Technologies of Wonder by Susan Delagrange
The Female Wunderkammern Continued...
Delagrange draws a lengthy analogy between hypermediated multimedia and feminism alongside other underrepresented minorities. In chapter two she states, “a foundation for questioning the prevailing logocentric perspective was first laid by feminist historiography, which uncovered a history of denial, a history that claimed women’s bodies are incapable of being rhetorical, a history that either refused women access to the public sphere or denigrated and disavowed their performances there” (20). She uses a thick layer of rhetorical language to cover the cogs and gears that are her underlining argument. Her seemingly strange argument comes alive as a new mechanism once she juxtaposes her ideas next to images of Joseph Cornell’s Boxes and the curious wunderkammern. A possible image she is conveying is that technology has given us spaces that are boxes of wonder with may opportunities in store.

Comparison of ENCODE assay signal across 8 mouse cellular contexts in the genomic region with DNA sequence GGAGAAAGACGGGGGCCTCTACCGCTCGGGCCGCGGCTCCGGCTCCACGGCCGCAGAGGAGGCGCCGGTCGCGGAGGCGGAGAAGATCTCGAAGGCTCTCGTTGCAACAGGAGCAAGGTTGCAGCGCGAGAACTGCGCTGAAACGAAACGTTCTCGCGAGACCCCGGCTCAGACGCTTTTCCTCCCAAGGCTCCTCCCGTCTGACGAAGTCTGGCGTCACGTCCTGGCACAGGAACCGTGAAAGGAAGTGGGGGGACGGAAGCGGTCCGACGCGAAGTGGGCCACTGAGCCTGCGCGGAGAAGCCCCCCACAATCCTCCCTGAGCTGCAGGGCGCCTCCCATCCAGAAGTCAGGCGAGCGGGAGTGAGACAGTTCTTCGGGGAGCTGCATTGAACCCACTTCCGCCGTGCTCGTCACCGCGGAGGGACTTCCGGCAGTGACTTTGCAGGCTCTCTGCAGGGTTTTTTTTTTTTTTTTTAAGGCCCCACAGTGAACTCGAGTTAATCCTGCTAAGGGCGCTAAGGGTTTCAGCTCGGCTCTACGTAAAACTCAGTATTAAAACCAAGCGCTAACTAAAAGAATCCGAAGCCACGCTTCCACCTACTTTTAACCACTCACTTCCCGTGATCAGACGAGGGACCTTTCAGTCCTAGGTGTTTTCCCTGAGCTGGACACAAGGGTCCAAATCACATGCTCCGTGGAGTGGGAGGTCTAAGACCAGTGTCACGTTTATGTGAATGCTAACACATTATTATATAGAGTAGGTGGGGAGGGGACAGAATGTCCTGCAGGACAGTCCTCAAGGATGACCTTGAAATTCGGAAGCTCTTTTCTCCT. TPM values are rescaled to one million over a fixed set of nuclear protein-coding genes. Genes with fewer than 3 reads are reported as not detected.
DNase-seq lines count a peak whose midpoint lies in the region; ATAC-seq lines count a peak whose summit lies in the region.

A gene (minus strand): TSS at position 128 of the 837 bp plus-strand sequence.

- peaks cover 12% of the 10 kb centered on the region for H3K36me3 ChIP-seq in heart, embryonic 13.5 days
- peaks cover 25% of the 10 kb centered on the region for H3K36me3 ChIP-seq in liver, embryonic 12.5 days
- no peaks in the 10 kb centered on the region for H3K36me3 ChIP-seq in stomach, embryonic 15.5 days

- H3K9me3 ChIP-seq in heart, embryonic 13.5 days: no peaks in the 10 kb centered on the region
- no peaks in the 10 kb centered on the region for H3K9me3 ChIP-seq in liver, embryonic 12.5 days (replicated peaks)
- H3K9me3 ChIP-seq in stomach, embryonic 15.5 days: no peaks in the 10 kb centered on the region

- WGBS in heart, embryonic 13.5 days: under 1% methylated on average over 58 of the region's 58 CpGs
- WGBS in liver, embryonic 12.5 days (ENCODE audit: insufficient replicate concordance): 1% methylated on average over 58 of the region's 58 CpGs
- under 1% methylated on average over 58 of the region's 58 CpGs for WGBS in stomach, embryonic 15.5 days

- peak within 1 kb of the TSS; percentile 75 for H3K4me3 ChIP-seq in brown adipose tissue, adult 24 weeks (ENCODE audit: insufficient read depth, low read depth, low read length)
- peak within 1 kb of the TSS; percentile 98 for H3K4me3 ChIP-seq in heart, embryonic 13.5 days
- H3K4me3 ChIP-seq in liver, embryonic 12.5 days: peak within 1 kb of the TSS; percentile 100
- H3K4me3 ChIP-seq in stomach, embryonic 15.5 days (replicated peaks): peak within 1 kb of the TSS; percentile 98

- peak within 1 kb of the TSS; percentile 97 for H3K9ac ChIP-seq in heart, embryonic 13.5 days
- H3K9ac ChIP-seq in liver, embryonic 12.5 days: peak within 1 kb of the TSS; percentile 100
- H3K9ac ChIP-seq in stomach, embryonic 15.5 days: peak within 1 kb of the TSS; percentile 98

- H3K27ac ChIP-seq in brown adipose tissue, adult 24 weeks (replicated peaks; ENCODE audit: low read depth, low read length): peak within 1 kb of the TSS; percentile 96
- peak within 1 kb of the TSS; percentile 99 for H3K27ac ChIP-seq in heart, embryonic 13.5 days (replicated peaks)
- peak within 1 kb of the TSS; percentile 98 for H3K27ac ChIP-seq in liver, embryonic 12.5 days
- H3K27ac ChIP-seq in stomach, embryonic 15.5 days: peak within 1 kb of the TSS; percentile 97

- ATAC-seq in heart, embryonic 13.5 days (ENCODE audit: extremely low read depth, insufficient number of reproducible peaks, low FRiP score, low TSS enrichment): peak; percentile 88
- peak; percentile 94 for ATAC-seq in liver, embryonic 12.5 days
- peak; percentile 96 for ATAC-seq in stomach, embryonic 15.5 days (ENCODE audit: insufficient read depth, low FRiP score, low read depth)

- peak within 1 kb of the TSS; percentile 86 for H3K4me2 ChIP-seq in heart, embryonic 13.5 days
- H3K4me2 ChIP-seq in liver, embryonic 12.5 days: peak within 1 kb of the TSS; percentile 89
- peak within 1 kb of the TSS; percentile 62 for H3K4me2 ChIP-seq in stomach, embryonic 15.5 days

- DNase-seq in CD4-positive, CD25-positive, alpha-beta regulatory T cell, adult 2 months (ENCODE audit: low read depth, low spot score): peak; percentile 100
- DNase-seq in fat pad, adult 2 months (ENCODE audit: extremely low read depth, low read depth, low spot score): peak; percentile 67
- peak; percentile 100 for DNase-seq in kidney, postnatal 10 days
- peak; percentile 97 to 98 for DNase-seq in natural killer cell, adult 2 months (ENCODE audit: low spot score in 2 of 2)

Upon the first read, the book came across at first as strange and confusing because there seemed to be several ideas and images unrelated to each other all in one chapter. This may be the feeling the author was attempting to invoke in her readers, however. That may be the same feeling academics get when they see images and visuals in professional work: they don’t fit in and seem unrelated to the text. Delagrange spends a great portion of her book reaffirming how images are not quite accepted in such works. She explains how images are seen as unprofessional or unwanted in academic and professional work, which she tries multiple times to relate back to the way women’s bodies are viewed—as taboo. When a new media emerges, she says (such as images in textual work), “the process of remediation takes a predictable path. At first, an emergent medium looks much like its predecessor. Photography, for example, initially resembled painting” (24). It’s not until this new media begins to become it’s own creature, and be taken seriously apart from it’s “parent”, that it becomes taboo, applies its own hypermediacy, and resists a unified perspective. In a way, this new image-heavy text becomes strange and “wonderful”—a thing of wonder.